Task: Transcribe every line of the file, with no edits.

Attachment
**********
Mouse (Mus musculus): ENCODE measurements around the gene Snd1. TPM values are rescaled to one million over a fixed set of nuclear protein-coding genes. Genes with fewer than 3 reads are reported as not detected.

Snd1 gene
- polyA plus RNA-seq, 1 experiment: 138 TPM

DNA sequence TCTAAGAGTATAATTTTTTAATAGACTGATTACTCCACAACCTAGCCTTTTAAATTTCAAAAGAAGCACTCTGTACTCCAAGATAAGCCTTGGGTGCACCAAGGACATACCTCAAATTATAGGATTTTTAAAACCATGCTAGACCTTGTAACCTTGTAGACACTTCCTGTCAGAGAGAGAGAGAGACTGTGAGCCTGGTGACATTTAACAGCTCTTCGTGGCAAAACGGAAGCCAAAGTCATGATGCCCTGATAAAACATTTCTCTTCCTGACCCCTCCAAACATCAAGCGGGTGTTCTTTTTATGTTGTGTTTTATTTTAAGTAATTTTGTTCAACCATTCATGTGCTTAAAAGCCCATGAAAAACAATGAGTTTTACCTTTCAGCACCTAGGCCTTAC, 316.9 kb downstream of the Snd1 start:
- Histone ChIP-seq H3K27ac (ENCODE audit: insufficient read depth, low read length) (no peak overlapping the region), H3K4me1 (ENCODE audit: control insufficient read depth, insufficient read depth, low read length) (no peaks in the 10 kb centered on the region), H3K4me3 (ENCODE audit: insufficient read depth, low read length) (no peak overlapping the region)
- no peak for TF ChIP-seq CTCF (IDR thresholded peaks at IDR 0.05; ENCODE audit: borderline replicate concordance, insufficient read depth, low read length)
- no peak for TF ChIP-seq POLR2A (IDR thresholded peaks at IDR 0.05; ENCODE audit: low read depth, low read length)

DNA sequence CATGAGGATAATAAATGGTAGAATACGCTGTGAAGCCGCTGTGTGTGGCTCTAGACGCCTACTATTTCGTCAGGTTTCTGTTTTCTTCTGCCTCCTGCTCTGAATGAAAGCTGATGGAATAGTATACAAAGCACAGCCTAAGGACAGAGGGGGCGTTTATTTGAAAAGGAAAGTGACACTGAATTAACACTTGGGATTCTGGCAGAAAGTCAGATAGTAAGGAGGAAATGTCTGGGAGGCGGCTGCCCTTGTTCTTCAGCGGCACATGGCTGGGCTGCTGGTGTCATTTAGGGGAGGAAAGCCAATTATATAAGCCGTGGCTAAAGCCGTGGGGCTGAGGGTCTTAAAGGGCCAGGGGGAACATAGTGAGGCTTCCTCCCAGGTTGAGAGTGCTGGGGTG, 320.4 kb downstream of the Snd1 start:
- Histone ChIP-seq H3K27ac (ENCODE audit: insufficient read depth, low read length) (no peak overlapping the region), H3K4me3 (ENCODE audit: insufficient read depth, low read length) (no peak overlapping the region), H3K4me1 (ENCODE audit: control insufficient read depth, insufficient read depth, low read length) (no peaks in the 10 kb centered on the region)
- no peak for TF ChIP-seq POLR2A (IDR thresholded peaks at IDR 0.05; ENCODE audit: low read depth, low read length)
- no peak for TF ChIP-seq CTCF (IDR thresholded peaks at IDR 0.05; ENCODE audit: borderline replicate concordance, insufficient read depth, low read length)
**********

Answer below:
Mouse (Mus musculus): ENCODE measurements around the gene Snd1. TPM values are rescaled to one million over a fixed set of nuclear protein-coding genes. Genes with fewer than 3 reads are reported as not detected.

Snd1 gene
- polyA plus RNA-seq, 1 experiment: 138 TPM

DNA sequence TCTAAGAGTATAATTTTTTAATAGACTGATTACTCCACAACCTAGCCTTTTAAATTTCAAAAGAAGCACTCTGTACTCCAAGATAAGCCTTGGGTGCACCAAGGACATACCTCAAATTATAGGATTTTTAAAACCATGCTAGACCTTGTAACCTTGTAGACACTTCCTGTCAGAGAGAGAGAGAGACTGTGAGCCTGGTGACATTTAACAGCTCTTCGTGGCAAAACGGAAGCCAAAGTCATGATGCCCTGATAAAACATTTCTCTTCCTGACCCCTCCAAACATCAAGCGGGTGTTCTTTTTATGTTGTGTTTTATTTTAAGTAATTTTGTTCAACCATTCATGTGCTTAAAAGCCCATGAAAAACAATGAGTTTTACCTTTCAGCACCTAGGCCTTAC, 316.9 kb downstream of the Snd1 start:
- Histone ChIP-seq H3K27ac (ENCODE audit: insufficient read depth, low read length) (no peak overlapping the region), H3K4me1 (ENCODE audit: control insufficient read depth, insufficient read depth, low read length) (no peaks in the 10 kb centered on the region), H3K4me3 (ENCODE audit: insufficient read depth, low read length) (no peak overlapping the region)
- no peak for TF ChIP-seq CTCF (IDR thresholded peaks at IDR 0.05; ENCODE audit: borderline replicate concordance, insufficient read depth, low read length)
- no peak for TF ChIP-seq POLR2A (IDR thresholded peaks at IDR 0.05; ENCODE audit: low read depth, low read length)

DNA sequence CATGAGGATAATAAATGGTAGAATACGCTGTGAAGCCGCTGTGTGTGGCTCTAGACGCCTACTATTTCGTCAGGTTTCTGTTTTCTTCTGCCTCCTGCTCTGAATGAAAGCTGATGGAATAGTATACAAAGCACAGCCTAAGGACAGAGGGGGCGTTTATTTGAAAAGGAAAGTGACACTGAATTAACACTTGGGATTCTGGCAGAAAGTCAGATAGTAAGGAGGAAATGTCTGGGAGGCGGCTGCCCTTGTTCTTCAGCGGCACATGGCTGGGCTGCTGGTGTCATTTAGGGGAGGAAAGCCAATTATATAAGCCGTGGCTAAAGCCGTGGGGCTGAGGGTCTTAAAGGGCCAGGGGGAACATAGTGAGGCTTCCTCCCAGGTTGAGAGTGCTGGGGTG, 320.4 kb downstream of the Snd1 start:
- Histone ChIP-seq H3K27ac (ENCODE audit: insufficient read depth, low read length) (no peak overlapping the region), H3K4me3 (ENCODE audit: insufficient read depth, low read length) (no peak overlapping the region), H3K4me1 (ENCODE audit: control insufficient read depth, insufficient read depth, low read length) (no peaks in the 10 kb centered on the region)
- no peak for TF ChIP-seq POLR2A (IDR thresholded peaks at IDR 0.05; ENCODE audit: low read depth, low read length)
- no peak for TF ChIP-seq CTCF (IDR thresholded peaks at IDR 0.05; ENCODE audit: borderline replicate concordance, insufficient read depth, low read length)